It's great if the Chiefs can get some interior pass rush from the rookie, but the fans and the team will not be happy if the 11th overall pick in the 2012 draft can't become an every-down player and one that can sit in the middle of the 3-4 defense and let the linebackers destroy opposing running backs.

    It's been said that stopping the run takes a certain mindset and you either have it or you don't. The Chiefs fans everywhere are hoping his issues against the run are simply technical.

Brady Backup or Trainee Stanzi

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    Matt Cassel didn't make it through the season last year and neither did several other quarterbacks in the NFL. It's always good to know what kind of backups your team has on the roster so you know what to expect if the starter goes down with an injury.

    Can your backup come in and lead the team if the starter misses most of the year? Do you have a stopgap backup capable of starting only a couple games? Do you have a backup that is simply your starters' ball boy and is barely capable of coming into the game and handing the ball off a dozen times?

    Most starters fall into the category of being capable of coming in and starting a couple games, but not a guy you want long term. That's probably the case with Brady Quinn and Ricky Stanzi, but which one wins the backup job?

    Probably Quinn, he's more experienced, he's been a starter before and he was coached by Romeo Crennel's friend Charlie Weis at Notre Dame and Crennel himself in Cleveland.

    Stanzi is young and developing, but he's going to have to be clearly better than Quinn, and to this point that doesn't appear to be the case.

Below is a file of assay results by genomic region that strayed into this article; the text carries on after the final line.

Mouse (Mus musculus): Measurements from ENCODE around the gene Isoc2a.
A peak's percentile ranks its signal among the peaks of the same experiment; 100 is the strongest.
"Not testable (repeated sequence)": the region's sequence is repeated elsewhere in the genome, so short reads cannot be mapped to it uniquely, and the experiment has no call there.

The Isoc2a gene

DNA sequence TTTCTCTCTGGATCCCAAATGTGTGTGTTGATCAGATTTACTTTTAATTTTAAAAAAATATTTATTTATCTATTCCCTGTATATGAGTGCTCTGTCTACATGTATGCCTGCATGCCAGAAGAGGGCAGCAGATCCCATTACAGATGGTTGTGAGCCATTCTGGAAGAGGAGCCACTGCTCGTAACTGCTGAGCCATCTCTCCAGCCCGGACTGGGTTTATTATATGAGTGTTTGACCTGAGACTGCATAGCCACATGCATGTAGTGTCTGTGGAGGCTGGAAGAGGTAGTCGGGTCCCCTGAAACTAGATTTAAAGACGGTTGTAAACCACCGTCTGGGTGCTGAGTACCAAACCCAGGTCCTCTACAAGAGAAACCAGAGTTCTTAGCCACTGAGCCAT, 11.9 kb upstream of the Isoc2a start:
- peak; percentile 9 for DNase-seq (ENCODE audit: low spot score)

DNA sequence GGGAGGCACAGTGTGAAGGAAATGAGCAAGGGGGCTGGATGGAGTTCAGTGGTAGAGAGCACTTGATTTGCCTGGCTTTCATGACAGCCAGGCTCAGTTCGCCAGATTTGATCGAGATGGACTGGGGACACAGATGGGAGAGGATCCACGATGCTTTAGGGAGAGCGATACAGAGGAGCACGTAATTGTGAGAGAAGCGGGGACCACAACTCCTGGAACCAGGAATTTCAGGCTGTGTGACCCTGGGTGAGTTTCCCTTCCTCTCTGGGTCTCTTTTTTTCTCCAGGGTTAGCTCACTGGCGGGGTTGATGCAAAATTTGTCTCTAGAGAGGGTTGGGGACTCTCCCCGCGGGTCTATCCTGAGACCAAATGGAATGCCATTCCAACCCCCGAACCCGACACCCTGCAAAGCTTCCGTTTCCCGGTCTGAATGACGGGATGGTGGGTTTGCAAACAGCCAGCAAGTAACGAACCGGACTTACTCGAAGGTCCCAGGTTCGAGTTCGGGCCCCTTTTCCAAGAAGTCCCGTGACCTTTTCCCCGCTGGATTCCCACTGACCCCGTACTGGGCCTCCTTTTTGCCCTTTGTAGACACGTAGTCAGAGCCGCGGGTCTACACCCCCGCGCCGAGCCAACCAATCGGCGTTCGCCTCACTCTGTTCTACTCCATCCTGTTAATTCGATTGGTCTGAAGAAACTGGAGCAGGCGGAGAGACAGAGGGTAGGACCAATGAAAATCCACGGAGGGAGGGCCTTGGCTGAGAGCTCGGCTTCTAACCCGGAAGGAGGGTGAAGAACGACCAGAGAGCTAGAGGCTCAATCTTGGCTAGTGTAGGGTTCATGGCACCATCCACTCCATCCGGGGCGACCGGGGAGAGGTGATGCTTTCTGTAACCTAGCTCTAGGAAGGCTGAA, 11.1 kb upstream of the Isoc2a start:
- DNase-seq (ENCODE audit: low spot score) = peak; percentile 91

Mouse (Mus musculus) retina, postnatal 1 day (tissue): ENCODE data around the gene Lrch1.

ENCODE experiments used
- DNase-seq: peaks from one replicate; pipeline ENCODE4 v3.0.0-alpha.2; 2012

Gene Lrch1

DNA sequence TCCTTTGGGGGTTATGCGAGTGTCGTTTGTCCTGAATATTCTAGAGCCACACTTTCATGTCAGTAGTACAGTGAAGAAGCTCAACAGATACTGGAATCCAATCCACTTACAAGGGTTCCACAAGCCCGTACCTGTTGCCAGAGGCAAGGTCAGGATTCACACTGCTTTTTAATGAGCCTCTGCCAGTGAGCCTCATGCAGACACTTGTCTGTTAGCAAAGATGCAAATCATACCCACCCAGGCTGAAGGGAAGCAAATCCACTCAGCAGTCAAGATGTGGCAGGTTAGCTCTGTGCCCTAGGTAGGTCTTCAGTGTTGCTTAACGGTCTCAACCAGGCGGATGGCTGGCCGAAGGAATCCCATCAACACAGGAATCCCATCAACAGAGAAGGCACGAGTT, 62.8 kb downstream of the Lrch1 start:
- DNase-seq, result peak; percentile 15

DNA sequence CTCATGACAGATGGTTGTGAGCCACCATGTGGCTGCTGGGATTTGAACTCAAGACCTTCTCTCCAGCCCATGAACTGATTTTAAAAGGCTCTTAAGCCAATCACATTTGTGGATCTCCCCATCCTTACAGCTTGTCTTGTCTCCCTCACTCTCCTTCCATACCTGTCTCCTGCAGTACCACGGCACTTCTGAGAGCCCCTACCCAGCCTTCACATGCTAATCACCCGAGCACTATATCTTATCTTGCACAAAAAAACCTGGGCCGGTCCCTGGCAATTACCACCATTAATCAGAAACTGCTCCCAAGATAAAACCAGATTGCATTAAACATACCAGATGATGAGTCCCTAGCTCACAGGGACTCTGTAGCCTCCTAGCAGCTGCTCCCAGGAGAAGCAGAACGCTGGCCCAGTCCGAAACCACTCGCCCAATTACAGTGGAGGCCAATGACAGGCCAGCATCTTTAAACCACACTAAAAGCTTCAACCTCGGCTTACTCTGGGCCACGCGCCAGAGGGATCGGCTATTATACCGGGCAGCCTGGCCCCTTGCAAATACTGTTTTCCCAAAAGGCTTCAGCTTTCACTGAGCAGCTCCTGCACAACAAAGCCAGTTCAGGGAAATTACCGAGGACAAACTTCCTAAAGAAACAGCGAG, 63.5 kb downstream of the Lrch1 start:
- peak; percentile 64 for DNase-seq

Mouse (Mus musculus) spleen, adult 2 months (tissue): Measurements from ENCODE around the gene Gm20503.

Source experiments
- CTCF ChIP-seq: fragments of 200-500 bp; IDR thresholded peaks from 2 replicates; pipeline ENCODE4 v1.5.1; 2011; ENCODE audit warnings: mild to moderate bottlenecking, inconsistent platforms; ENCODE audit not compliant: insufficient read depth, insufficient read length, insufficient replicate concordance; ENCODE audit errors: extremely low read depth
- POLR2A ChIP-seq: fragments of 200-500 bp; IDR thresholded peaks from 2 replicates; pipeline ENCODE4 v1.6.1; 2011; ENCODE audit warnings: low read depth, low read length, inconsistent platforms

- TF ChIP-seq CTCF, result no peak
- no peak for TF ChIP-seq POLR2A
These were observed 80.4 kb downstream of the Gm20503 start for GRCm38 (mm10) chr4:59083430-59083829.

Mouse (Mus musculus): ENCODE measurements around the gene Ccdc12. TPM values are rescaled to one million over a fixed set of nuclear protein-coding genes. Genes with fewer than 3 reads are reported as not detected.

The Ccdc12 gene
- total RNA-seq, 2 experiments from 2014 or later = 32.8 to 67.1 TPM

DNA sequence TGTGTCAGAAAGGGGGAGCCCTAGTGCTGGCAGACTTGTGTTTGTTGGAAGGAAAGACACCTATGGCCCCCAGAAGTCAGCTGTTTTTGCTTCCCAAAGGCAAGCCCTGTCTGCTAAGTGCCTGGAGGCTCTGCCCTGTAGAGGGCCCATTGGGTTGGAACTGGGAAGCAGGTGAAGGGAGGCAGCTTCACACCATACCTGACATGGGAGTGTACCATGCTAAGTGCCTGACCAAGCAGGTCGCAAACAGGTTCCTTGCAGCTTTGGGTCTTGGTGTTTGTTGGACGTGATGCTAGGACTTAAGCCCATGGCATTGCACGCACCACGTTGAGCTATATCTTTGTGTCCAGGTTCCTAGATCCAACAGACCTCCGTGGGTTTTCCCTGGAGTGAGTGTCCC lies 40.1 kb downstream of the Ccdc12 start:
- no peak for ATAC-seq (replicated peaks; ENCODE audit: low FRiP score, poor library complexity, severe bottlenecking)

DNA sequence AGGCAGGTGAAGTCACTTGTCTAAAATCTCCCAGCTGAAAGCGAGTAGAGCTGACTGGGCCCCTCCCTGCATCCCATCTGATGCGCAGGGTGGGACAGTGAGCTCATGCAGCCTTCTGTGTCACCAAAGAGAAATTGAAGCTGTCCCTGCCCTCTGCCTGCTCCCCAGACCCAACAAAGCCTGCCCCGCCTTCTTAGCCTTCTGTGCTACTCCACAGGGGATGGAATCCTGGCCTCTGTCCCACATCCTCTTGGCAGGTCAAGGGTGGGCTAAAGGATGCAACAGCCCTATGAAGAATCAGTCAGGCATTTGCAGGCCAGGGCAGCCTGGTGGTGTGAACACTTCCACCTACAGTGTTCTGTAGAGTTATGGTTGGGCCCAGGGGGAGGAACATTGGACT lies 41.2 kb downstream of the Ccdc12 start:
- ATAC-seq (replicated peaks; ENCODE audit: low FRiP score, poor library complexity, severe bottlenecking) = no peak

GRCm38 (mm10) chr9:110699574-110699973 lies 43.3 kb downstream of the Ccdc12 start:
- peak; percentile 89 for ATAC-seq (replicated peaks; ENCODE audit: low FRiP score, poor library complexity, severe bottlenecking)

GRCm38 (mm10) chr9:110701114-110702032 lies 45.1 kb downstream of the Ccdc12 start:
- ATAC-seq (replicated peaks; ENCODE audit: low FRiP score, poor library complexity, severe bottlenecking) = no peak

Cornerback Conundrum

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    The Chiefs brought in Stanford Routt to replace Brandon Carr. A good get for the Chiefs at the time that enabled them to franchise tag Bowe.

    Unfortunately, Bowe is holding out and Routt is merely replacing Carr. The Chiefs are thin on cornerbacks. When Brandon Flowers recently left practice with a foot injury, the Chiefs brought in safety Travis Daniels to take the work with the No. 1 defense. Both Carr and Flowers played every game last year and the law of averages says they might have to have a backup start at least one game.

    Jalil Brown would be a good candidate, but getting passed over for a safety doesn't demonstrate that the coaches have much confidence in him. The same goes for Javier Arenas, although he could also be considered too short for the position.

    In any case, Flowers' injury has exposed one area where the Chiefs have not been able to add quality depth. One possible motto: Stay healthy, my friends.

Stealthily Healthy Trio

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    Anterior cruciate ligament (ACL) injuries are not the easiest injuries to recover from, but as they have become more common the rehabilitation has also become more routine. The Chiefs were the victim of a lot of bad luck last season and had three of their top players go down with ACL injuries early.

    Tony Moeaki, Jamaal Charles and Eric Berry have all returned to practice after spending the majority of last year rehabbing their knees. It was a long road back for the trio, but since returning there has been very little fanfare nationally about the Chiefs pushing for the division.

    It's been a nearly a month of Peyton Manning and Tim Tebow coverage on ESPN and NFL Network and far too many people are sleeping on the Chiefs. The healthy trio of Charles, Moeaki and Berry should put the Chiefs in the discussion as the division favorites, but with Manning in Denver and Philip Rivers in San Diego, the Chiefs and this trio will continue to fly under the radar.